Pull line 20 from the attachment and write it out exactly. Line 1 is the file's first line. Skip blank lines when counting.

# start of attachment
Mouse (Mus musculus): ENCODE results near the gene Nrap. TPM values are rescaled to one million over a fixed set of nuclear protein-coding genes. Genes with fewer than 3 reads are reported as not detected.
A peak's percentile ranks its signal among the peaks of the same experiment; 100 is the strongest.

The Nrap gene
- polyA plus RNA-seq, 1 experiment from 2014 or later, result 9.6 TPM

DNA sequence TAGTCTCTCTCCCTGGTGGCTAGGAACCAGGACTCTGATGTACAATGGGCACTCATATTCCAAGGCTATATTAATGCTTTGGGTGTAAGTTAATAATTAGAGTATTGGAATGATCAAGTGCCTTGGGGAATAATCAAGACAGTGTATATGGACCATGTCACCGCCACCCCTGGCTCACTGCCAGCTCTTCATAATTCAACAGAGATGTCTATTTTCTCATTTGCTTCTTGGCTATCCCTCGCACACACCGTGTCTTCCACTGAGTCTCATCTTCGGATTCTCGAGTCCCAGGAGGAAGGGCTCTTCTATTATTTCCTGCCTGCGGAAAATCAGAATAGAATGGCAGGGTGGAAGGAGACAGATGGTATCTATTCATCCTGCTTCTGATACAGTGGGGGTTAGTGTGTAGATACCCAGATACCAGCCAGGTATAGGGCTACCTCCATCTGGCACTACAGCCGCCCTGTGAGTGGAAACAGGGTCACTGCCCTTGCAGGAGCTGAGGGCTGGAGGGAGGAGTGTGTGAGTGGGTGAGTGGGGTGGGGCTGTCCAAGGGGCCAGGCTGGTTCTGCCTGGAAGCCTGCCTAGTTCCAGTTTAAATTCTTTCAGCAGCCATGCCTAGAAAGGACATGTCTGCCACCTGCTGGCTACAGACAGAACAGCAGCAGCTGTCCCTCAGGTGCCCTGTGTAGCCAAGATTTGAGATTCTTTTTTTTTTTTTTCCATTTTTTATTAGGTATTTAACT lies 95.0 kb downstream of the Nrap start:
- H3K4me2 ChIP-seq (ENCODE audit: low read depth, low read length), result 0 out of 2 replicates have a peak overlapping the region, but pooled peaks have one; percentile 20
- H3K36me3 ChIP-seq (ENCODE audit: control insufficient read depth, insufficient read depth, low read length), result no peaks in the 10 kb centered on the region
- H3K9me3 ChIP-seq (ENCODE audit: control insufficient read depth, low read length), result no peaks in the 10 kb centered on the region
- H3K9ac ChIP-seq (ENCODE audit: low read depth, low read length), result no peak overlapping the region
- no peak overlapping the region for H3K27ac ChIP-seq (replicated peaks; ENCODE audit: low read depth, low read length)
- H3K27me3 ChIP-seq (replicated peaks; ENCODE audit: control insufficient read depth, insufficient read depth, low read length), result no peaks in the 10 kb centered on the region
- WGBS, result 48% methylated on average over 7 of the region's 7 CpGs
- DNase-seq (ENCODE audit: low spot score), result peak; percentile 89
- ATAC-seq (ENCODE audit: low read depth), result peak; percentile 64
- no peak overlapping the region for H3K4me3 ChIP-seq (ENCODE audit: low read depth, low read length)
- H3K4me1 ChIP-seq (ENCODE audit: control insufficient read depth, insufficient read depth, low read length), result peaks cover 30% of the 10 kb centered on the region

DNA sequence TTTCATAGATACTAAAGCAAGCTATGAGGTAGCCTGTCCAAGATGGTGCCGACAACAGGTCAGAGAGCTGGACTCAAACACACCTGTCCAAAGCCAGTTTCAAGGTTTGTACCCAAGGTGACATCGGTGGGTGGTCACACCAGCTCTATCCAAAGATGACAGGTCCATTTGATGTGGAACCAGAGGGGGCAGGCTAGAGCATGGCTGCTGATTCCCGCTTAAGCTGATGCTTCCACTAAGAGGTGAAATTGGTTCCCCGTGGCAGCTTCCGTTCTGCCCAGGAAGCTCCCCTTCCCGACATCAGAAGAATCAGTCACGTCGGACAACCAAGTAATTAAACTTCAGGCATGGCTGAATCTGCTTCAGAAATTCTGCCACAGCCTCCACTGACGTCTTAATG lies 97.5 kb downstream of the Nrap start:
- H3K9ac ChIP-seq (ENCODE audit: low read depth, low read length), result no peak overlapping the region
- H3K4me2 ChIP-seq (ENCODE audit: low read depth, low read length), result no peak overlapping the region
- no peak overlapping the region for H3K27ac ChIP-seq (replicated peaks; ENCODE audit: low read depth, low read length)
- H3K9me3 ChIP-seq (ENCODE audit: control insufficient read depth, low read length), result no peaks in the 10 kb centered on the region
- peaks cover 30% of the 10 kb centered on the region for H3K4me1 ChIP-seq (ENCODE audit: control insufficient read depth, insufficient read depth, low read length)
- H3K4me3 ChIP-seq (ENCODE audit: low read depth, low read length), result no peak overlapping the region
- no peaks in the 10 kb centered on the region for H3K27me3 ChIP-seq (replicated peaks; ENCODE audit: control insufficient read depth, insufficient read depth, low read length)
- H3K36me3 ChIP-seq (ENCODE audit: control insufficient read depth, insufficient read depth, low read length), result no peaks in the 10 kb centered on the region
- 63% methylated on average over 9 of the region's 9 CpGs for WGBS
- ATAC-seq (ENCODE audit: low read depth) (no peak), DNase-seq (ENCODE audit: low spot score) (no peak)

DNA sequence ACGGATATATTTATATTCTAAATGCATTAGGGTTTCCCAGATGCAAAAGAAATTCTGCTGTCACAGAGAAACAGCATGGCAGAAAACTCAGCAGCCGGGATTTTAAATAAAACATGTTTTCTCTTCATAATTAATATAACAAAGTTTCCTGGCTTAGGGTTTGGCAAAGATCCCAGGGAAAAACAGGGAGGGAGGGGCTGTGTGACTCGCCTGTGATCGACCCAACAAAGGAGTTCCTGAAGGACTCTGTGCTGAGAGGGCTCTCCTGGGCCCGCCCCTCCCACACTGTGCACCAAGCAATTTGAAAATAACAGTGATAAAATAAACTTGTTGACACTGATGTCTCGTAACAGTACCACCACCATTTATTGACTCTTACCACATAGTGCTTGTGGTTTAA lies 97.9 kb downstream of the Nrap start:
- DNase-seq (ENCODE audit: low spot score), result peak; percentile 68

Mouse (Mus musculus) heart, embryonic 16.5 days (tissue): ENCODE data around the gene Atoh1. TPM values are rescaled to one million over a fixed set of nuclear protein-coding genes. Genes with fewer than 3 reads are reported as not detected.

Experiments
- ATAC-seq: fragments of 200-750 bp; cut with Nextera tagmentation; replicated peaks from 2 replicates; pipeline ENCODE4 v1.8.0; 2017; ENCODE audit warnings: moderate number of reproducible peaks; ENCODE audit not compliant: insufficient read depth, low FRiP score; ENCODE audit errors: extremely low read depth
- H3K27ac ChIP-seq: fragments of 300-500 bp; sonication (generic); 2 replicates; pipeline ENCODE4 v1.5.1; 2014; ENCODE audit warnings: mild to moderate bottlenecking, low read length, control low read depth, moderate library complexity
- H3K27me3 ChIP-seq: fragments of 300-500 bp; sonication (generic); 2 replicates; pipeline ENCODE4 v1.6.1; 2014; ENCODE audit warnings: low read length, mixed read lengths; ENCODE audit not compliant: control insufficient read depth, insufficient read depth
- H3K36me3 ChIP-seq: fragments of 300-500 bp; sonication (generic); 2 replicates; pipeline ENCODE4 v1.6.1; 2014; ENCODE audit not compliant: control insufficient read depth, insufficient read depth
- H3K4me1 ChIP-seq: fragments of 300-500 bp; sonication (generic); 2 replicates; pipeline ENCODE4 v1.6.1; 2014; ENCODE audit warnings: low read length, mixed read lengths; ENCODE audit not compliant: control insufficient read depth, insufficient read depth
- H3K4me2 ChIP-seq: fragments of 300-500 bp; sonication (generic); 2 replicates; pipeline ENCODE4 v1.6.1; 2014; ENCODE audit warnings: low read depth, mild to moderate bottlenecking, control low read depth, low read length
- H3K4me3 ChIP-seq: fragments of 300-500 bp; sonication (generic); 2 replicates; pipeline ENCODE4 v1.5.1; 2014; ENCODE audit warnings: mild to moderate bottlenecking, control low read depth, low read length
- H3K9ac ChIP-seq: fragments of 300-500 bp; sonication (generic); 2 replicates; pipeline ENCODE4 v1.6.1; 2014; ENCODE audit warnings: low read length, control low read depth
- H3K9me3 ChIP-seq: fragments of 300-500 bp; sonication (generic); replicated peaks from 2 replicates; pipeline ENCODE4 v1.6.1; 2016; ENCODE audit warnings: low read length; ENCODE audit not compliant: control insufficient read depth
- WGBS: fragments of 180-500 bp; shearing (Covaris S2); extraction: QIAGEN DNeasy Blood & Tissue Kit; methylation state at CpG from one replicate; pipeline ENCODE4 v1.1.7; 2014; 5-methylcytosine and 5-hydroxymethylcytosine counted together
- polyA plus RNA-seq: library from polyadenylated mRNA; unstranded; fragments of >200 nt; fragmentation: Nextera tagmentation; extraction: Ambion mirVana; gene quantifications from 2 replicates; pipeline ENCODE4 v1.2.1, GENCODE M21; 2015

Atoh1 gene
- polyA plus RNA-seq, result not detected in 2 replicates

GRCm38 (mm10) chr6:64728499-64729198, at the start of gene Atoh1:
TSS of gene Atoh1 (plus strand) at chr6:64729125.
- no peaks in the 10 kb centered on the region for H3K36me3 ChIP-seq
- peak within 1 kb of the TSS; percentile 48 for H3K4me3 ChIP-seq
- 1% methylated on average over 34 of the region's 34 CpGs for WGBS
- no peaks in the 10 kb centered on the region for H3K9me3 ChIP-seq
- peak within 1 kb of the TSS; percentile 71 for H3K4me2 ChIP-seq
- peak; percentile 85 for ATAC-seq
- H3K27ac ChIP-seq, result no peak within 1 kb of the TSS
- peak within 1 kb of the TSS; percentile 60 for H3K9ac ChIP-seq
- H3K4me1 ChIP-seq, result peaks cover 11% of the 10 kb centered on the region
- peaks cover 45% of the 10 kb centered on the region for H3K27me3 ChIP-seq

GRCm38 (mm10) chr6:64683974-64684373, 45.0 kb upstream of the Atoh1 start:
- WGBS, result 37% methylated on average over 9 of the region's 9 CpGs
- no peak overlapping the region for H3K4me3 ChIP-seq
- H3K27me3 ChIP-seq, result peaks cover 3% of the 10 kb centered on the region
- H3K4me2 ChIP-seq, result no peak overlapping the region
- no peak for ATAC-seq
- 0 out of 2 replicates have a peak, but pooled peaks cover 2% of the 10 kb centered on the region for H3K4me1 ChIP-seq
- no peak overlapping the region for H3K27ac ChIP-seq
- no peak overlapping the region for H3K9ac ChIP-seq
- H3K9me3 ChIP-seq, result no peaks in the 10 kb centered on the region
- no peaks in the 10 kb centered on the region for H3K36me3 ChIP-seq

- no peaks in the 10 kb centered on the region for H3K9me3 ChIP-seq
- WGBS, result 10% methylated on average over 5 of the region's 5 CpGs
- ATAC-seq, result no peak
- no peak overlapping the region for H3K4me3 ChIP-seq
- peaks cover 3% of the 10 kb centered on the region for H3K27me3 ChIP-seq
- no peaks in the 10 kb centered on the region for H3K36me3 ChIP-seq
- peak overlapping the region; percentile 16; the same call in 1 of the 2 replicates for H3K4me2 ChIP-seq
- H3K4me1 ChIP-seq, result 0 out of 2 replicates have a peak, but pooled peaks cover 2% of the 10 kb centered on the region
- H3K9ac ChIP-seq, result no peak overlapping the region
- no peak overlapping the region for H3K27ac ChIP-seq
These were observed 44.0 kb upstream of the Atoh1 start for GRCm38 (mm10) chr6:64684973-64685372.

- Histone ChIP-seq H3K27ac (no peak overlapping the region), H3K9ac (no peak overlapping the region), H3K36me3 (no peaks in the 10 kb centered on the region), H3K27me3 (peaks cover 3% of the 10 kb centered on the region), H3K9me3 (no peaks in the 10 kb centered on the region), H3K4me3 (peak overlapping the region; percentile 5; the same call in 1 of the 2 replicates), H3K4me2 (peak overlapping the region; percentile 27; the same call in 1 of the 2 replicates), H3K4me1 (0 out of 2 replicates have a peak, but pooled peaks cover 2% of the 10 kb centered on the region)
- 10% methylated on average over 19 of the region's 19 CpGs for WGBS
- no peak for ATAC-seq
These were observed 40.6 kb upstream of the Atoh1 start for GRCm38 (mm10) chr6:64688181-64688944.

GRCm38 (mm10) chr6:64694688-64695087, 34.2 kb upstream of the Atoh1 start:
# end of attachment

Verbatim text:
- no peak overlapping the region for H3K27ac ChIP-seq (replicated peaks; ENCODE audit: low read depth, low read length)